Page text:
America's Most Unwanted

(Photo courtesy of "The Revolution with Jim & Trav")

Featured Guests: Steve Rinella, Mitch Petrie, Tim MacWelch

Half a century ago, most young hunters cut their teeth on small game, but that tradition has long since passed and given way to grand adventures, big game obsessions and antler envy. However, it's an irrefutable fact that small game hunting enriches each one of its participants through a broad variety of experiences and the simple joy of braving brush-choked woods and brier-laced cutovers for cottontails with a group of family and friends, is unbeatable at best. Plus, small game hunting offers up the opportunity for many novice hunters to try their hands at several different shooting disciplines. So, this week on The Revolution with Jim and Trav presented by Outdoor Channel, Sportsman Channel and World Fishing Network, we're going to scour the countryside in search of America's Most Unwanted small game and highlight surefire tips for bagging your limit and how-to properly prepare a delicious feast out of your harvest.

“There are a lot of species out there that are great hunting, great eating, that people just don’t care about.” – Steven Rinella

Hunting is often thought of as the pursuit of big game, however there are small game and nuisance species inhabiting every landscape across the country that deserve some spotlight. This week Steven Rinella, the MeatEater, joins Jim and Trav for an extended two-part interview as they discuss ‘America’s Most Unwanted’.  Steven will talk about infiltration of wild hogs, and while they may be invasive and destructive why it can be difficult to secure permission to hunt them without having to pay a fee to the landowner to do so. He’ll then talk about the dying tradition of squirrel hunting and why it’s a shame to forgo endless small game seasons and only take advantage of the relatively short big game seasons. He’ll also offer up some advice for hunters who are seeking permission from leery land owners to hunt their property. Steven suggests starting small and asking land owners for permission to hunt small game first, and use that as a way to build trust and work your way into hunting big game down the road. He’ll then discuss preparing and consuming the often less desirable species, including his experiences with eating coyote in Mexico, red howler monkey in Bolivia, and dog in Vietnam. Steven says that it’s important to broaden your horizons and not limit yourself to what is comfortable or what you grew up with. Tune in for more from the MeatEater himself.

Mitch Petrie is the Vice President of Programming for Outdoor Sportsman Group. Tune in this week as Mitch phones in to talk about extending your hunting season by pursuing a wider variety of game species. Coyotes are portrayed in the media as ruthless pet snatchers and while they are true problem in some parts of the country, in most places they are simply a nuisance species. Hunters can capitalize on the abundant population of predators like the coyote and extend their hunting seasons far beyond the typical big game offerings. Mitch says there truly is no offseason because there is something to hunt year round if you are willing. Mitch will discuss hunting prairie dogs with his son, and how shooting these small game critters is a learning tool. Shooters hone their skills, learn to play the wind and become proficient at a wide variety of distances, all the while becoming better shooters and hunters. Mitch says he believes it’s important with youth to start small with game like rabbits and squirrels and that is it isn’t fair or realistic to put record size expectations on first time hunters. He’ll then switch gears and talk about what goes into choosing the best outdoor programming possible to present viewers with educative, entertaining, and engaging shows that feature the outdoors.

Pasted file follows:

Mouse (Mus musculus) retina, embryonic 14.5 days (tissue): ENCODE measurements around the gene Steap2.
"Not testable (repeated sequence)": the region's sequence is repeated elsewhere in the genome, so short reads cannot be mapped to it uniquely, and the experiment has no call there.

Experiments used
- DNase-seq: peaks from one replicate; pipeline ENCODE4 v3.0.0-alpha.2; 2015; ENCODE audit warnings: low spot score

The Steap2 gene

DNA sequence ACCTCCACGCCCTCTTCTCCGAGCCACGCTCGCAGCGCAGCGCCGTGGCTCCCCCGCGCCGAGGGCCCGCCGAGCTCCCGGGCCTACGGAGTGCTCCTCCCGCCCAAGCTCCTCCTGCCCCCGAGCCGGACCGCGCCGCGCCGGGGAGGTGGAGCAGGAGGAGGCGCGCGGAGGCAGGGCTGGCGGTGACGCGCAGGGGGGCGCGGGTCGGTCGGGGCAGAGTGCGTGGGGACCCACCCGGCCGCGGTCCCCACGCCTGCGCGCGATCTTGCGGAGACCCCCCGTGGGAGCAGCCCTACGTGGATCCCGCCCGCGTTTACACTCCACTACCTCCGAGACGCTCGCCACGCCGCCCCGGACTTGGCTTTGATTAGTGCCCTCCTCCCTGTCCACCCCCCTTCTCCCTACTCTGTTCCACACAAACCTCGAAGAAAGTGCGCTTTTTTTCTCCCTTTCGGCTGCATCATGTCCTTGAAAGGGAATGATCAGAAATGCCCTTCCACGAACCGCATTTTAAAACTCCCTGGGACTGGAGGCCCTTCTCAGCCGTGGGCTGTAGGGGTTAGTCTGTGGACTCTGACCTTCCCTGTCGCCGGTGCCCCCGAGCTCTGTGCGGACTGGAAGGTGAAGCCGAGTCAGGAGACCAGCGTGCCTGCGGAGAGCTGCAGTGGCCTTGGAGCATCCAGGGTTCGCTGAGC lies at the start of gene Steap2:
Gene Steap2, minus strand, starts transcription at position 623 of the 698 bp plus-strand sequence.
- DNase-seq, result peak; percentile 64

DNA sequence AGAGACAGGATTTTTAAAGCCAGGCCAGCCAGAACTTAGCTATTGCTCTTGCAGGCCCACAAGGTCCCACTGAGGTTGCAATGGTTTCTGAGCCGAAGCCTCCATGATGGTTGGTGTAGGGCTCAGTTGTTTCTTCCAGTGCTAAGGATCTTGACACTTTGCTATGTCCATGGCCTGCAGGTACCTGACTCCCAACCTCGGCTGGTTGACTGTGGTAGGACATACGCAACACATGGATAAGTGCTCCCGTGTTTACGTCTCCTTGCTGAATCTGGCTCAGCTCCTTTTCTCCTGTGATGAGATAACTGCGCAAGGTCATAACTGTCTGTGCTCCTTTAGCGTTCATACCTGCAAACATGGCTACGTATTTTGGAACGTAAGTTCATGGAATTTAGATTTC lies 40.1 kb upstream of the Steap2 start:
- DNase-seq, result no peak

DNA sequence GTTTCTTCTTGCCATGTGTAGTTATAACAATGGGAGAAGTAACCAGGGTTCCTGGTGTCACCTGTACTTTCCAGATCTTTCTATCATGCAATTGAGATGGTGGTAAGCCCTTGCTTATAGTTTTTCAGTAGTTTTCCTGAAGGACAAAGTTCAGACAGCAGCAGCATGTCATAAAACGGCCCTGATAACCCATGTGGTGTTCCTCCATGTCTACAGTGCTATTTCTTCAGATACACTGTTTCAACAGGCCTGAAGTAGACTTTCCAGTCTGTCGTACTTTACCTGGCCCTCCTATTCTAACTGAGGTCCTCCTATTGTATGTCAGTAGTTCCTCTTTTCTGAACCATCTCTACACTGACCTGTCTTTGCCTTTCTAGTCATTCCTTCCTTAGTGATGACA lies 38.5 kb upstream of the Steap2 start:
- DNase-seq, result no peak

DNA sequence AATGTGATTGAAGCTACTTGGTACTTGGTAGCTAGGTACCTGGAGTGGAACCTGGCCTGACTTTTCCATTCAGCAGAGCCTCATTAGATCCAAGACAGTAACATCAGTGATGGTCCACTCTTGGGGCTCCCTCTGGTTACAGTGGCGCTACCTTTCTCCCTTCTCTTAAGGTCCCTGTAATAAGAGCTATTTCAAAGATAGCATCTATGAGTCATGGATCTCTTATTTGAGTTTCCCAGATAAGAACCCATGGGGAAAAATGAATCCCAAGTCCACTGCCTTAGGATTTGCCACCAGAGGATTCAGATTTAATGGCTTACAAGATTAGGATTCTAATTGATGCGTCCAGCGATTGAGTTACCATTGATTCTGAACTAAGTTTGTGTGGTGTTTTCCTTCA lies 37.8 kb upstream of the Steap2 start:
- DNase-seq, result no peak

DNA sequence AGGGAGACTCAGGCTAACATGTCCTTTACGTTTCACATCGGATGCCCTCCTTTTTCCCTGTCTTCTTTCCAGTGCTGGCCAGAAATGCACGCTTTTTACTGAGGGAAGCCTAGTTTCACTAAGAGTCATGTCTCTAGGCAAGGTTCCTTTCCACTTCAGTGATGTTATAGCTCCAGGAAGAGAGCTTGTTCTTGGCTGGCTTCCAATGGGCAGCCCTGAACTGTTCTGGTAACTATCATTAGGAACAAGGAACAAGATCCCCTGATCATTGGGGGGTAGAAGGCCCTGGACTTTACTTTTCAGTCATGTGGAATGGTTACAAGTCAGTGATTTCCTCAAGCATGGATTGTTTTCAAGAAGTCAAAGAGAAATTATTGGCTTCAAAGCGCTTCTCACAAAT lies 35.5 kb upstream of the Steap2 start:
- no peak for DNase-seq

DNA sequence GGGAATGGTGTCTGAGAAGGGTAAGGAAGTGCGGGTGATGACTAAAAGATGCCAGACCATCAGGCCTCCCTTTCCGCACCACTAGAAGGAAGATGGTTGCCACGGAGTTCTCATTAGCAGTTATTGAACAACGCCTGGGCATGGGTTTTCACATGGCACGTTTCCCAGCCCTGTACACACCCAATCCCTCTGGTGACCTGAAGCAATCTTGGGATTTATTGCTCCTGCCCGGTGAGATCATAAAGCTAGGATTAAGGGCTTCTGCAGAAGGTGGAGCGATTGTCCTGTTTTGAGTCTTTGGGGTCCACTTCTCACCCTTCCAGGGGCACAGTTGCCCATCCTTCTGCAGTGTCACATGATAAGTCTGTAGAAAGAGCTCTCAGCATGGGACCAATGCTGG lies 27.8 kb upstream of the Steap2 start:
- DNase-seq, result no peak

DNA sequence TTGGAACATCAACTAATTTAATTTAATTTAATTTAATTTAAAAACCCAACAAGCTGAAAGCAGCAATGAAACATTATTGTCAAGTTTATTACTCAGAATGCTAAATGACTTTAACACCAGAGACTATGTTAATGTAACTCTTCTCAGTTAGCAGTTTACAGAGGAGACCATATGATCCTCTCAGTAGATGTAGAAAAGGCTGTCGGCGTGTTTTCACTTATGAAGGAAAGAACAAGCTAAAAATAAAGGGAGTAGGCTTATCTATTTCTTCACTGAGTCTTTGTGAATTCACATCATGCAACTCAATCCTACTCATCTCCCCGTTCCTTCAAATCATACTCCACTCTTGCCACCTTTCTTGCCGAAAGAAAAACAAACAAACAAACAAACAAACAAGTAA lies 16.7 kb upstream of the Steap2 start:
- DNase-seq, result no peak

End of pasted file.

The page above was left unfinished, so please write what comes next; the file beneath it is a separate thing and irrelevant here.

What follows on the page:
In a survival situation you can’t be overly picky about the food you consume to sustain yourself. Resident survival expert and savvy woodsman, Tim MacWelch, joins Jim and Trav this week to talk about safely consuming rodents. Tim says that in a normal situation people may be skeptical about grilling up a raccoon, and for good reason. Raccoons can carry parasites that are communicable to humans and in particular a round worm that if it becomes airborne can be inhaled by humans. That scenario can result in a very difficult to diagnose case of worms in the lungs. That alone may be enough for most people to scratch the raccoon off their list of possible survival foods, however Tim says don’t count them out yet. If they are cleaned and butchered cleanly and cautiously as well as cooked until well done you no longer have to worry about parasites, rabies or other harmful pathogens. Tim also reveals his pick for “Most Underrated Food Animal” - the opossum. When eating its normal natural diet and harvested from a clean area, the opossum can be roasted and the end result has a flavor similar to that of pulled pork. Find out how to make anything in the great outdoors edible this week with the survival guru, Tim MacWelch. For more on Tim or to find out about his survival classes visit Tim is also Outdoor Life's Survival Blogger and you can check that out at and he now teaches online survival classes at


The Revolution with Jim & Trav - 9/1/2016

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